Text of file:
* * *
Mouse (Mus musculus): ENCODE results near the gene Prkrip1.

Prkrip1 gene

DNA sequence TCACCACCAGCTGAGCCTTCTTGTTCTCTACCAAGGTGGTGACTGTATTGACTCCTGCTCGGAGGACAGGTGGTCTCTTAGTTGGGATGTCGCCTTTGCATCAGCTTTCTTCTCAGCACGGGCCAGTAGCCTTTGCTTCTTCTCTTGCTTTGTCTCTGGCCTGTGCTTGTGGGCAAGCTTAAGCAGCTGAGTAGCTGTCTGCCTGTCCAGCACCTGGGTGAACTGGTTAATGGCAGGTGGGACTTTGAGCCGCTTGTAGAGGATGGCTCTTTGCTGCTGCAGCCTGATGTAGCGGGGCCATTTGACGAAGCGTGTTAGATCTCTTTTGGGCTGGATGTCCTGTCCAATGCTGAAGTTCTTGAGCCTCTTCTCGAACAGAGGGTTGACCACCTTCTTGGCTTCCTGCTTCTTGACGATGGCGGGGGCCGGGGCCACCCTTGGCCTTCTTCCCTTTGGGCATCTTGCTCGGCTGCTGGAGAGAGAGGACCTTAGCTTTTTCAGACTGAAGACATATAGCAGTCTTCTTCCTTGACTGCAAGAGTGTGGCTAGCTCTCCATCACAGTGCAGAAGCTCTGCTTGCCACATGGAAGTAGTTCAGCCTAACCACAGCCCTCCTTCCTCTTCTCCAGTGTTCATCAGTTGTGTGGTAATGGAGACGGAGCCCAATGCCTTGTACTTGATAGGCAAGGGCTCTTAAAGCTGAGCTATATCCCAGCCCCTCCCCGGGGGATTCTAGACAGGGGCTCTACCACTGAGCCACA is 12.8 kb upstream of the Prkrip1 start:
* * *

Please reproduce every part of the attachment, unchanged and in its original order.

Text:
Mouse (Mus musculus): ENCODE results near the gene Prkrip1.

Prkrip1 gene

DNA sequence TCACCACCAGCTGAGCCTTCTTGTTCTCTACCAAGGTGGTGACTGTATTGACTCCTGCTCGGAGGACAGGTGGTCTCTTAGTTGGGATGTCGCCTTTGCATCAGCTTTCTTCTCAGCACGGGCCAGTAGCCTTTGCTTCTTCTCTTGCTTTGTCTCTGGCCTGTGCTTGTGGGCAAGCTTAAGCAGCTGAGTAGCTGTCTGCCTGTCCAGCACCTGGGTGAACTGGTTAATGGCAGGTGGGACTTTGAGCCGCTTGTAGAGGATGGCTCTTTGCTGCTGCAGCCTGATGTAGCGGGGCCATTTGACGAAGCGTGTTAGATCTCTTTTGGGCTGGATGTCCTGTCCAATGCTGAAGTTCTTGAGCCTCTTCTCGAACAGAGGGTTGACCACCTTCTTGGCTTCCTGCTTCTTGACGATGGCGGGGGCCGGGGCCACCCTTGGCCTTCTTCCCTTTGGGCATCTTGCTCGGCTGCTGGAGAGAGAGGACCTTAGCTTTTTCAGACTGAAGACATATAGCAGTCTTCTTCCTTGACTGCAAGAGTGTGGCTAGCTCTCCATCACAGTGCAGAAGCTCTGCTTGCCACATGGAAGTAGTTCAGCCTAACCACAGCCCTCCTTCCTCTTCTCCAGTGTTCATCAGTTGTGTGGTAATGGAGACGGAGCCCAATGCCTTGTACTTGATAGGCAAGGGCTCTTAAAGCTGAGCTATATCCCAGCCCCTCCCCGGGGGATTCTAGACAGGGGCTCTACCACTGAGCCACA is 12.8 kb upstream of the Prkrip1 start: